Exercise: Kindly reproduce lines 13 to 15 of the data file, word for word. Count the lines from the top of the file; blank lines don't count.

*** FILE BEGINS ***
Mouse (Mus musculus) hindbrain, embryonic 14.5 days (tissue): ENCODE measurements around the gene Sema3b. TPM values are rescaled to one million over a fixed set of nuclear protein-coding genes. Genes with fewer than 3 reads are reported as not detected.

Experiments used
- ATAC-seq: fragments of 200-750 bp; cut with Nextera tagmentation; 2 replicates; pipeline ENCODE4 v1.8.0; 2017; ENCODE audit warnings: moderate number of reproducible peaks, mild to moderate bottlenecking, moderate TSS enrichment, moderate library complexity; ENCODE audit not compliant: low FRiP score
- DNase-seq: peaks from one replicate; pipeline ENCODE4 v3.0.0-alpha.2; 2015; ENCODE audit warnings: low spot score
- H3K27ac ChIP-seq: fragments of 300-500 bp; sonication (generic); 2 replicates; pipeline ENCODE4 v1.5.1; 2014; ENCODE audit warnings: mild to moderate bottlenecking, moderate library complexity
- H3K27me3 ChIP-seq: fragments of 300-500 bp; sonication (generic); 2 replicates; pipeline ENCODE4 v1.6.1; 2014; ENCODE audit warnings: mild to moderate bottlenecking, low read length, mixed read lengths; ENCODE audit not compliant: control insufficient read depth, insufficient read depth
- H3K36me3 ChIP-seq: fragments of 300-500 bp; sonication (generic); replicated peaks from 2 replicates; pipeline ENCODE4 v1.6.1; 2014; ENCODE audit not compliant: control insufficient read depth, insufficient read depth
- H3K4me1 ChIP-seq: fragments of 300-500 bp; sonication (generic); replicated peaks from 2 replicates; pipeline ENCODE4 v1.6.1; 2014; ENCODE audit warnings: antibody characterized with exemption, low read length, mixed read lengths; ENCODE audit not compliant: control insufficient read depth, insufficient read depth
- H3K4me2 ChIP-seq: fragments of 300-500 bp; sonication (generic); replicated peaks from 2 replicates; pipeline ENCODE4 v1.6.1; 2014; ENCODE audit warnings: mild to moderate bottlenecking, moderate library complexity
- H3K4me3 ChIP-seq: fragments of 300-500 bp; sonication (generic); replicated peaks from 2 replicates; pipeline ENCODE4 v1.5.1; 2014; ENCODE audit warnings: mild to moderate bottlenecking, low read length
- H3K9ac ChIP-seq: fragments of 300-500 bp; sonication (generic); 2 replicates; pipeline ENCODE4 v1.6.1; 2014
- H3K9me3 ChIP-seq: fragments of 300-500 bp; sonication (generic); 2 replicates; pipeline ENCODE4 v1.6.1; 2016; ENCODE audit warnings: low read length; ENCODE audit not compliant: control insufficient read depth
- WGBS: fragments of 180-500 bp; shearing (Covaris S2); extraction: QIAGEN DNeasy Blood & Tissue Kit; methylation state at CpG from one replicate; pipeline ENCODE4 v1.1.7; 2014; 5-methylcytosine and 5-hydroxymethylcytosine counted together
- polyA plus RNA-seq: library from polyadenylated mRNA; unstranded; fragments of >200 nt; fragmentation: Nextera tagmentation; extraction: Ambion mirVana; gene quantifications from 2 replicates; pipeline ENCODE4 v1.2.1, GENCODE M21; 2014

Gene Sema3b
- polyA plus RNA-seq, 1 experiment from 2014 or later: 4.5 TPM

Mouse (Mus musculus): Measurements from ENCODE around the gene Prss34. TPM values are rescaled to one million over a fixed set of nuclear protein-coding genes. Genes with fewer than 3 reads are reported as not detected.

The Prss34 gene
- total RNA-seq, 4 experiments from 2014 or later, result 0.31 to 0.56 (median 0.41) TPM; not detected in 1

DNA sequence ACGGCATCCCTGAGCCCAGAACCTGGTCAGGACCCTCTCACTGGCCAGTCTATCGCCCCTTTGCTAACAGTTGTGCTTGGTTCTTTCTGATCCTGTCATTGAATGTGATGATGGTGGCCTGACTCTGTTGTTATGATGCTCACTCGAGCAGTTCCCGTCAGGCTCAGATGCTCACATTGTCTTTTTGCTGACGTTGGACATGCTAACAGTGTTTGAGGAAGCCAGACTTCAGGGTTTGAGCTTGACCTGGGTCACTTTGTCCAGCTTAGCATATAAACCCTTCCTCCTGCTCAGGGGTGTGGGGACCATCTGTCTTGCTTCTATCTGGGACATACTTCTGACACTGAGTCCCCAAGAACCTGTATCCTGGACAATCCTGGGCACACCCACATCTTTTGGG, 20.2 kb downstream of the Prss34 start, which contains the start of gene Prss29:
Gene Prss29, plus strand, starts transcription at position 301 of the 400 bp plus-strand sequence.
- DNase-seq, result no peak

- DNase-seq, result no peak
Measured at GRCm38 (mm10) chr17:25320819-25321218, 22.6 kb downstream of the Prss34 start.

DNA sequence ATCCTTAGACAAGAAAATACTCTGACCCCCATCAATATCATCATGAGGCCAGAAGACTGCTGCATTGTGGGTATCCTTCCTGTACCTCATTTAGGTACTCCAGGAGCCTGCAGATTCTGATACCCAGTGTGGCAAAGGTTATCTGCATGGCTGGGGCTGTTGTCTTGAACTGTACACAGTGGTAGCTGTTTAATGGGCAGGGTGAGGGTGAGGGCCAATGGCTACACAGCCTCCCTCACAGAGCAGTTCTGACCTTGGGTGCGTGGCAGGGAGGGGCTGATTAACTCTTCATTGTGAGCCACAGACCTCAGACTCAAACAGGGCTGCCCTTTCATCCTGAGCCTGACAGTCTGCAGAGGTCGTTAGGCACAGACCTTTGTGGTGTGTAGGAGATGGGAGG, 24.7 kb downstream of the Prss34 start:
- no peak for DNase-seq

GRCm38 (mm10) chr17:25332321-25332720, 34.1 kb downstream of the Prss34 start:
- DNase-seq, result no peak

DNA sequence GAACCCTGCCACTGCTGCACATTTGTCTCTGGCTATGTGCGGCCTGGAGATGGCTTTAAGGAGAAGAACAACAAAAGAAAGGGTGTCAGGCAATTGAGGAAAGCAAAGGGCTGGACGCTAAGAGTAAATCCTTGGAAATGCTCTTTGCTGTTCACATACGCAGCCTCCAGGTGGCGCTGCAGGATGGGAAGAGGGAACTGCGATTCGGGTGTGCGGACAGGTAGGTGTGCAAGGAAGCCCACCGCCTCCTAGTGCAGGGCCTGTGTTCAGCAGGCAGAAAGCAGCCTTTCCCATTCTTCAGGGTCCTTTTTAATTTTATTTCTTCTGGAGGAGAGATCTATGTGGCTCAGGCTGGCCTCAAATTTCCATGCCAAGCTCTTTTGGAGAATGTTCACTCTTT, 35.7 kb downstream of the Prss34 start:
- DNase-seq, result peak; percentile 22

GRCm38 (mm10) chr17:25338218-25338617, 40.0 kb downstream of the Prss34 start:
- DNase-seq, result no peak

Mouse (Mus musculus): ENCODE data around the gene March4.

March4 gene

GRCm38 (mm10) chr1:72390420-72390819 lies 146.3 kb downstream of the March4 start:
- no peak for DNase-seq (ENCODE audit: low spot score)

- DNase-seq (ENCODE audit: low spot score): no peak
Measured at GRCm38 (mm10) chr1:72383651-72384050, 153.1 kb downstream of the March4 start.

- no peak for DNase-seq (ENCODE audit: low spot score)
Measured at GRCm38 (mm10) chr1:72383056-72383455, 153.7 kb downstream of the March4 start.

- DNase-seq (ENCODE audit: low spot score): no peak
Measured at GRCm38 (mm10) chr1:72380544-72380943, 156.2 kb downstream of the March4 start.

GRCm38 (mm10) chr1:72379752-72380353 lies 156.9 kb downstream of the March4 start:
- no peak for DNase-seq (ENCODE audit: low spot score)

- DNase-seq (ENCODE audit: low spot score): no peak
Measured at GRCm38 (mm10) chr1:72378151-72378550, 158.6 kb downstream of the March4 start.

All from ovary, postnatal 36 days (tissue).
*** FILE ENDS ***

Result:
- WGBS: fragments of 180-500 bp; shearing (Covaris S2); extraction: QIAGEN DNeasy Blood & Tissue Kit; methylation state at CpG from one replicate; pipeline ENCODE4 v1.1.7; 2014; 5-methylcytosine and 5-hydroxymethylcytosine counted together
- polyA plus RNA-seq: library from polyadenylated mRNA; unstranded; fragments of >200 nt; fragmentation: Nextera tagmentation; extraction: Ambion mirVana; gene quantifications from 2 replicates; pipeline ENCODE4 v1.2.1, GENCODE M21; 2014

Gene Sema3b